Wednesday, October 20, 2010

A Very Long Scarf Indeed

My youngest sister Pietra popped in for the weekend. You've met her before. She's a Kiwi documentary maker and she was on her way to a doco funding summit in Amsterdam. But first she will re-trace her steps from last year, spending three weeks walking a famous pilgrimage in Spain, The Way Of St James on the Camino Santiago de Compostela .

The weekend here in Oakland was about less spiritual things, starting with Pietra's latest knitting project. Though I guess the scarf was of biblical proportions. It was A Very Long Scarf Indeed. She had knat and knat until this green scarf was well, long enough to wrap four kids in, long enough to spread across our yard. It was ...well, Very Long Indeed. My father, who, fair dues, has supported Mum and Pietra in their every past knitting project including the Pom Pom Ponchette said: "Oh heck, you've gone too far this time."

Pietra's inspiration may have been this one from the Vogue documentary The September Issue, but I think hers' is nicer and probably thousands of dollars cheaper.

Once the kids came home from school there proved to be hours of fun in this scarf, leaping, winding, throwing and jumping over. It occurred to me that A Very Long Scarf Indeed may become an Olympic sport.   I'm always thinking of unusual sports to pave the way for my kids to get into those jolly Ivy Leagues (or, let's face it, college) and I think I may be onto something here. Harley,13, showed not a little aptitude for the wrapping of it.

There was a lot of translating going on this weekend once the kids unwrapped her gift, a New Zealand Swingball set. "It's Tetherball" said Cy, six, who then informed Pietra of the rules which somehow adjusted with his every swing.  "Um, no" said Pietra "I've been playing this for more than 30 years. I know the rules." said Pietra. Tallulah displayed some inventive dance moves while swing-balling. Hmmm...yet another Olympic sport?

We all scoffed Pietra's lollies from her Corner Dairy at home (candy from the corner store) including Pineapple Lumps and Chocolate Fish, which basically canNOT be improved. I don't have a sweet tooth but there is no end to the amount of choccy fish I can eat. Pietra has the same penchant and regulates it nicely by ensuring her local shopkeeper (corner dairy) promises to sell her only two a day. Genius. Followed by champers...sublime.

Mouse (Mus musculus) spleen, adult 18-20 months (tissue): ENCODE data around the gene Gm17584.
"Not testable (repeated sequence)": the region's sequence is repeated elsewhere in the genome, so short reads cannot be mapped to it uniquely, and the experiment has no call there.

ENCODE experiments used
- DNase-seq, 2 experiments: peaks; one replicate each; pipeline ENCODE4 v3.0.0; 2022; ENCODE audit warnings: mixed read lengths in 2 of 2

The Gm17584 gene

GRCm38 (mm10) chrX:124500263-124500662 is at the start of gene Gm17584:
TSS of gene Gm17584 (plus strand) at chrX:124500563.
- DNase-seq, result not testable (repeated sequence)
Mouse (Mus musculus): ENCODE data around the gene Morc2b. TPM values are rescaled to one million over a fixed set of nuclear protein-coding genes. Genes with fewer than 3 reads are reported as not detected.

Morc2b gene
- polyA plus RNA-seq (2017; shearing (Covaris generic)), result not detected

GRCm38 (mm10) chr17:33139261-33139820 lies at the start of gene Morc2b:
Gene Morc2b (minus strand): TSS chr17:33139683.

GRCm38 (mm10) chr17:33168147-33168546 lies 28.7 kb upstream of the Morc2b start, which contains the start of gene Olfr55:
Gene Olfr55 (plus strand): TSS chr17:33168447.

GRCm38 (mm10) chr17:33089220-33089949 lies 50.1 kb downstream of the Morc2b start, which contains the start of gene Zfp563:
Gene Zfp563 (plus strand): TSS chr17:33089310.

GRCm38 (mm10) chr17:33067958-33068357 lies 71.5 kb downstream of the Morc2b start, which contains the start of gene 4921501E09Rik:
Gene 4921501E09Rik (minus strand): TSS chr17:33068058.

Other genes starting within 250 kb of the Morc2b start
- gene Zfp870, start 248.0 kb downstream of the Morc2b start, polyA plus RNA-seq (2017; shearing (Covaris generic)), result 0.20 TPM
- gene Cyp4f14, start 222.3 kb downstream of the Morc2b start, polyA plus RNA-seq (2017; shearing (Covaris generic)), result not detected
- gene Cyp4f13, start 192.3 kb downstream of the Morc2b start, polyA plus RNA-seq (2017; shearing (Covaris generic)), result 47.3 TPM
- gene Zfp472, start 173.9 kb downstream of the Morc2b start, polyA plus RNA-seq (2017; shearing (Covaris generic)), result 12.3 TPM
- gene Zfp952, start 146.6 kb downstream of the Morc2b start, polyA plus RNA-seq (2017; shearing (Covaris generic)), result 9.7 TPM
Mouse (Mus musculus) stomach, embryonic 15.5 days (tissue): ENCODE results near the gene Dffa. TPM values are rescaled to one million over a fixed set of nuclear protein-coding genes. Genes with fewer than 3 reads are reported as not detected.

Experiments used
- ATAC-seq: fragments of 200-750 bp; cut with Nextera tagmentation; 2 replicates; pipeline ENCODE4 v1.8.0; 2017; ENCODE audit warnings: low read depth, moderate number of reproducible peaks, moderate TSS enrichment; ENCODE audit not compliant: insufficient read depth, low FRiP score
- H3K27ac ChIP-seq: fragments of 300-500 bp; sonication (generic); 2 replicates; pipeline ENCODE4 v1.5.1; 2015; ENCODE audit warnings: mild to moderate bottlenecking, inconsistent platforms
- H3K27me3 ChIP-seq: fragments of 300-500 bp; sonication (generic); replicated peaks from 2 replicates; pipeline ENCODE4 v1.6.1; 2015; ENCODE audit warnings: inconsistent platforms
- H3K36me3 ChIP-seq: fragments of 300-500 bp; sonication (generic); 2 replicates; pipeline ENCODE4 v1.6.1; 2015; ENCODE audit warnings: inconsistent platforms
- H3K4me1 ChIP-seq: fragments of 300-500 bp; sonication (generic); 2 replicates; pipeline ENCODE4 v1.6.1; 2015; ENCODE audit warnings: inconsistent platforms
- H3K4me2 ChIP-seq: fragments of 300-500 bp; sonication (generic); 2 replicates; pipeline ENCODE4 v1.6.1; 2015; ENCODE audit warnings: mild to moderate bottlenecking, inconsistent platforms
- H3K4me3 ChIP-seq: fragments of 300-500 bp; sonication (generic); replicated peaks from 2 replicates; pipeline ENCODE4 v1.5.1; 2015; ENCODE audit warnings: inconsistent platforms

Next morning Kenny took us on the tiki tour of the Oakland including the new Catholic Church on Lake Merritt and the Port where the loading structures were apparently the inspiration for George Lucas' AT-AT Walkers in Star Wars.

And into San Francisco, well Bloomingdales anyway.  We left Bloomies with wallets unopened, in my case less a desire for shopping than a need for reviving tucker after too many supersonic pours the previous evening. We headed downstairs to  Out The Door, which has walls of heated honey and bobbing flowers in your cuppa. Pietra and I both agreed of a delicate morning you need either a truck driver brekkie of fried eggs, bacon and beans or cleansing Vietnamese soup.

We spent all day Saturday at the soccer field, Tallulah, nine, plaiting (braiding) Pietra's hair or pulling them into "pinktails" (pigtails).

My Kiwi friend Sue turned up enfamille and had pressies for everyone from a consignment store in Sacramento including my lovely silk grey top from Banana Republic. We didn't realise until this pic was taken that we all were wearing grey. Do you ever do that with your friends? Our shoes were a travelling cast of characters, my stretchy stripey boots from Sayulita, Sue's red numbers from a mall in Auckland and Pietra's clogs from Topshop in London.

That night, being the good wife, I drove everyone along to watch Kevin play in the finals of the school's tennis tourney. I was silently rehearsing my "wife of the winner" speach but in the end he got runner-up, so I just nodded slowly and clapped graciously.

Sunday was Pilates under the instruction of my friend Nicole which was really really hard. I'll spare you the photos of us executing the legs pulses but the room views are well worth showing. Nicole has the most artsy, artful nest of a home in dusty pinks, reds and sage greens and her gorgeous cocoon is hard to leave.

After finding our cores it was time to fill them. Back home to a Mimosa brunch involving three of Kevin's old fraternity brothers, who all had nicknames that I best not repeat in this classy journal. My elder brother, Tony, (he'll soon be 50) came too and made many jokes about his OLDER sisters, which we may have heard, gosh, one million times in the last 20 years. But they are still they so hilarious. We compared who had the biggest schnoz (a family tradition) and who had the buckest teeth. Our childhood  dentist said we were the result of "mis-mating - small chins, big mouths".

On Monday I drove Pietra to her meeting at The Presidio in San Francisco and afterwards we ran into this tall, dark, handsome stranger at the headquarters of George Lucas. We toured George's gardens before heading off to the airport.

Curbside at the airport, Pietra trotted off to find her plane to Spain carrying one of her traditions...wet clothes in a black garbage bag. She emailed later that she had mistakenly joined the line for First Class and they were nice enough to check her in. Apparently it was a bit amusing to see the staff gently and reverentially handle her black garbage bags.

I've only once written this line and it was referring to Zsa Zsa Gabor. What a Dame!

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